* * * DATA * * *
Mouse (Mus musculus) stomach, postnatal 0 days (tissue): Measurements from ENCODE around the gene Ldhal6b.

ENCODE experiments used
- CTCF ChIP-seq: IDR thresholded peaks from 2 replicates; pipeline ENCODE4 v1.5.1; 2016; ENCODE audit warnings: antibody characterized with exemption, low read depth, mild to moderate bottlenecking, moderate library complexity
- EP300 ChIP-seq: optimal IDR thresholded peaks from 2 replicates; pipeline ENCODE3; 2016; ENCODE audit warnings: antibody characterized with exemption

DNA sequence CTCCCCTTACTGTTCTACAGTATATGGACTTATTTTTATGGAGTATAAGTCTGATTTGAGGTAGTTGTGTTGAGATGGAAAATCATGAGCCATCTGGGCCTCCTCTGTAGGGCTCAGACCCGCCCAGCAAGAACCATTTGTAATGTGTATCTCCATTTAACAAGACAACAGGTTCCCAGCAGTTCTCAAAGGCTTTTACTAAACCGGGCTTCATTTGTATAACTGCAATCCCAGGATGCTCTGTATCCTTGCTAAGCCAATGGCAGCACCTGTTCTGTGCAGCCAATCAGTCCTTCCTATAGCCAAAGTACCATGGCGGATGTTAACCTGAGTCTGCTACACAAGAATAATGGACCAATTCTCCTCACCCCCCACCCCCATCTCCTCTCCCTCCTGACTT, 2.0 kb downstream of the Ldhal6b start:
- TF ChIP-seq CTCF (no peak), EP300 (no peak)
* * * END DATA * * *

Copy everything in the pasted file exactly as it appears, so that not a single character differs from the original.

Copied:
Mouse (Mus musculus) stomach, postnatal 0 days (tissue): Measurements from ENCODE around the gene Ldhal6b.

ENCODE experiments used
- CTCF ChIP-seq: IDR thresholded peaks from 2 replicates; pipeline ENCODE4 v1.5.1; 2016; ENCODE audit warnings: antibody characterized with exemption, low read depth, mild to moderate bottlenecking, moderate library complexity
- EP300 ChIP-seq: optimal IDR thresholded peaks from 2 replicates; pipeline ENCODE3; 2016; ENCODE audit warnings: antibody characterized with exemption

DNA sequence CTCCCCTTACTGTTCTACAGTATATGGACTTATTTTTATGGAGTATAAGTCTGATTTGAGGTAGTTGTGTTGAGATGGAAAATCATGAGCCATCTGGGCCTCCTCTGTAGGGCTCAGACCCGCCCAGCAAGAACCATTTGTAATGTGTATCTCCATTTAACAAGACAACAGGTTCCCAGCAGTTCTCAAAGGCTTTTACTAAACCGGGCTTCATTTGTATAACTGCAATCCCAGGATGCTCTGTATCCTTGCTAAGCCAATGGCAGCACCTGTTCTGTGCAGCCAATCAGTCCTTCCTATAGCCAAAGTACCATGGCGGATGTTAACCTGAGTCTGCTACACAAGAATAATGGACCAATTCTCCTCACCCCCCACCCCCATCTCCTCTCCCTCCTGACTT, 2.0 kb downstream of the Ldhal6b start:
- TF ChIP-seq CTCF (no peak), EP300 (no peak)